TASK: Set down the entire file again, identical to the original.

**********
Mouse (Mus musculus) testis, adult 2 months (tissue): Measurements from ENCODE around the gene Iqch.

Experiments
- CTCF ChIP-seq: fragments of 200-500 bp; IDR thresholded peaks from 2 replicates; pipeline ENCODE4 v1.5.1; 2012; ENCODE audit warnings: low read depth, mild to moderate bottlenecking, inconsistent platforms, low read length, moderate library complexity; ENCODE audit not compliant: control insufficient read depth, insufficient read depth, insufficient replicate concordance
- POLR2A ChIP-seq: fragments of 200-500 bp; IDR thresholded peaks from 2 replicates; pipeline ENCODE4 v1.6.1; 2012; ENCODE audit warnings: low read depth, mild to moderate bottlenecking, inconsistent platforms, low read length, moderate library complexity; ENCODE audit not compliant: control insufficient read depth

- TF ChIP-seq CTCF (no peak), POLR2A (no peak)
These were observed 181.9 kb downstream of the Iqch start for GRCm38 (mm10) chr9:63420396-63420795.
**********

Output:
Mouse (Mus musculus) testis, adult 2 months (tissue): Measurements from ENCODE around the gene Iqch.

Experiments
- CTCF ChIP-seq: fragments of 200-500 bp; IDR thresholded peaks from 2 replicates; pipeline ENCODE4 v1.5.1; 2012; ENCODE audit warnings: low read depth, mild to moderate bottlenecking, inconsistent platforms, low read length, moderate library complexity; ENCODE audit not compliant: control insufficient read depth, insufficient read depth, insufficient replicate concordance
- POLR2A ChIP-seq: fragments of 200-500 bp; IDR thresholded peaks from 2 replicates; pipeline ENCODE4 v1.6.1; 2012; ENCODE audit warnings: low read depth, mild to moderate bottlenecking, inconsistent platforms, low read length, moderate library complexity; ENCODE audit not compliant: control insufficient read depth

- TF ChIP-seq CTCF (no peak), POLR2A (no peak)
These were observed 181.9 kb downstream of the Iqch start for GRCm38 (mm10) chr9:63420396-63420795.